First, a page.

“I don’t think I am a very confident person. I stumble a lot. I get nervous. There is self-doubt,” says Vaani Kapoor, as if reading off a (long) mental list. “I am an awkward person. I put my foot in my mouth. I am clueless. I am indecisive. Even my birth date (August 23) can’t decide which zodiac sign I fit into. I am a Leo-Virgo.”
At 28, Kapoor’s problems are as real as they come. Add to the astrological uncertainty a daunting gym schedule, a Narcos backlog on Netflix, less and less time to spend with her cats Kiki and Koko (she plans to “settle down with them” if she doesn’t meet the right guy) and bouts of homesickness (her family lives in Delhi). And then there’s the more serious task of analysing her last release Befikre, produced by Yash Raj Films, one of India’s biggest film banners, and helmed by one of Bollywood’s most successful directors, Aditya Chopra.
Although the film opened to mixed reviews, Kapoor is not discouraged. “If there was anything that didn’t work [in the film] it was probably me, because everyone who came together for it is so brilliant.” This self-effacing manner appears to be the actor’s armour in an industry that pulls no punches, especially while dealing with rank outsiders. It’s a kind of defence mechanism that has held her in good stead from the start.
The first time I met Kapoor, three years ago, she was promoting her debut film, Shuddh Desi Romance (2013), with Sushant Singh Rajput and Parineeti Chopra. To a room full of newspaper journalists, she announced, “I feel I’m going to have a nervous breakdown.” For someone who spent her teens convincing herself that a career in acting was just a dream, this reaction seemed about right; the journey that plucked her from the anonymous student life in Delhi and placed her first on the roster of Elite Model Management in Mumbai and then in the hyper-exclusive club of Yash Raj Film debutantes was short and sudden. Next thing she knew, her debut film was declared a hit. Not what you might call the most obvious career trajectory for someone who majored in tourism.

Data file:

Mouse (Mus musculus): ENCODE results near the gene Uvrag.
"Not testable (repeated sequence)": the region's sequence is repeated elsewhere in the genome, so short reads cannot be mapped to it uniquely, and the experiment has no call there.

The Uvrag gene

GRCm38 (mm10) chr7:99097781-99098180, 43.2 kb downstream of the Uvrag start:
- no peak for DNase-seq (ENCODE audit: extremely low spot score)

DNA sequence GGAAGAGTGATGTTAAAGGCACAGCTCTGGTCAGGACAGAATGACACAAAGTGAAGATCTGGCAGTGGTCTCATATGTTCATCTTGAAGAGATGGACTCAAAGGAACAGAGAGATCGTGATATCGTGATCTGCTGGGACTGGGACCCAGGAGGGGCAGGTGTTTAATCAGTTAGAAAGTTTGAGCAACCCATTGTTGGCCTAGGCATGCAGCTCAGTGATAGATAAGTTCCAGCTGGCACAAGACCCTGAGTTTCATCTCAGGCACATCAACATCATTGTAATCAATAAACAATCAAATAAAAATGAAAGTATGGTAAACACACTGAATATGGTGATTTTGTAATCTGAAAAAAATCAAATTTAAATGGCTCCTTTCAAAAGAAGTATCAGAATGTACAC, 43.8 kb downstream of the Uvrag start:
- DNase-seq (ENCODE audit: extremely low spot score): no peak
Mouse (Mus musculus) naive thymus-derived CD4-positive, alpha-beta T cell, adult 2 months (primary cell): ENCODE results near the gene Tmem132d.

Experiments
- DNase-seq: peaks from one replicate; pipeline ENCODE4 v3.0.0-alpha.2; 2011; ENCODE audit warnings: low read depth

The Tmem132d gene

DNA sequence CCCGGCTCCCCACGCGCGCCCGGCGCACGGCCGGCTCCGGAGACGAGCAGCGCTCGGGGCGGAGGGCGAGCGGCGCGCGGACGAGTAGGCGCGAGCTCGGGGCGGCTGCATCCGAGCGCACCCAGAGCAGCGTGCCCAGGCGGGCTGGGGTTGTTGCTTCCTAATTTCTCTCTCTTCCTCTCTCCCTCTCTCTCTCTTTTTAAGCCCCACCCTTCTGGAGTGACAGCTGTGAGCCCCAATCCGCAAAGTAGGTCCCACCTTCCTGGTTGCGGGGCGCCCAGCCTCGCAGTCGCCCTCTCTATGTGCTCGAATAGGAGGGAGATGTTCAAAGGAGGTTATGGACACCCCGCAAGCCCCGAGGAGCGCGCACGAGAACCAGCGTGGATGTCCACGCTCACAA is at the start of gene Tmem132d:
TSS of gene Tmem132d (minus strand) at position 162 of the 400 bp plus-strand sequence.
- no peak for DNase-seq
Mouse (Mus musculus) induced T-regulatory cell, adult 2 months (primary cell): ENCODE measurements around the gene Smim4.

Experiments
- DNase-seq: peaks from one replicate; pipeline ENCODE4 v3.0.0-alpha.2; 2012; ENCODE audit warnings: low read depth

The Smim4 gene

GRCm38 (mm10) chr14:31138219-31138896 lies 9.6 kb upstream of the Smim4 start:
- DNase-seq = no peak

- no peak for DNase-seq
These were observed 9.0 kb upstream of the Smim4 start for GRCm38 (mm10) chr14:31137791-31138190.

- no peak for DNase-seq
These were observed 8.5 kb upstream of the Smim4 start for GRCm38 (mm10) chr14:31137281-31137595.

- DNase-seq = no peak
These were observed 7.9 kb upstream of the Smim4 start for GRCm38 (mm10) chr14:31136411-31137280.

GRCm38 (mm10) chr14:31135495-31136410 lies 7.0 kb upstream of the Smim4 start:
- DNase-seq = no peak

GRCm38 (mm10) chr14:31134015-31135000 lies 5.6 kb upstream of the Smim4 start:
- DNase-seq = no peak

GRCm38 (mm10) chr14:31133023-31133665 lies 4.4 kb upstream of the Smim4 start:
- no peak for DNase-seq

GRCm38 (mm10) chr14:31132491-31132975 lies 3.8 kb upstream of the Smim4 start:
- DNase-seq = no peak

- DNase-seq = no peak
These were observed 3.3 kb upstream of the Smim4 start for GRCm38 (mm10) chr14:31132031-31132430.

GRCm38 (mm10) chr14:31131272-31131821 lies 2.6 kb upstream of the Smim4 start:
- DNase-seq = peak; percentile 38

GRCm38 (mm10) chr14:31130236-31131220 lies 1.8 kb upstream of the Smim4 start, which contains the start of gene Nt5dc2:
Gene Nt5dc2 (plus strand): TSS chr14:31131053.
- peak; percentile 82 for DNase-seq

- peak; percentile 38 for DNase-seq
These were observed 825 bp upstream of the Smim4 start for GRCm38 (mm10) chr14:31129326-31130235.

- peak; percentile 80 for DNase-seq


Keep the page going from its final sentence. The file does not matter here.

Despite the brevity of her role in the Maneesh Sharma film, Kapoor walked away with reassuring reviews and even won an unprecedented five Best Debut awards. Film critic Anupama Chopra wrote, “Vaani seamlessly fits in—her performance has ease, which is rare for a newcomer.” Rajeev Masand called hers “an auspicious debut” and gave her props for “carrying off firecracker lines with the comfort of a pro”.
Three years have passed since and in the meanwhile, Kapoor has grown a thicker skin, but the earnestness has remained intact, coupled now with a hunger to win. That famed three-film deal with YRF? She’ll have you know it’s nowhere close to the golden ticket it’s made out to be. “They do not take you on easily. They make you audition for every goddamn film. I have worked my butt off for those parts,” says Kapoor. “But I would rather be part of few good films, than do a dozen that I am not contributing to.” The thought of waiting for those roles doesn’t perturb Kapoor. Her brush with the moshpit that is social media, on the other hand, has shaken her a bit.
The young actor was at the receiving end of Internet ire last year with the launch of Befikre’s trailer. There was intense speculation that she’d had cosmetic surgery, and the talk soon turned vile and sexist—as these things so often do. “People prefer being nasty than nice, and they are so impressionable and judgmental. There is too much hate.” She reacted not with defiance or explanations, but by simply letting that wave of unpleasantness ebb on its own.
To keep her head in the game and her eyes on the prize—that’s Kapoor’s strategy for making it in Bollywood. “I still feel like a struggler. I am struggling to get my next good project, something that would excite me.” Ask her if she has a particular role in mind, and she laughs, “You are asking a person who can’t even define herself… Vaani is a confused soul! I’m still discovering myself, trying to figure out my purpose and what really matters.”
At the moment, what matters is a big plate of pancakes and berries for breakfast, followed by Kapoor’s first cover shoot for ELLE (in the gallery above) on a yacht off the coast of Mumbai. It’s not a job in tourism, but being a Bollywood star—battle scars, three-film deals and all—is certainly one way to see the world.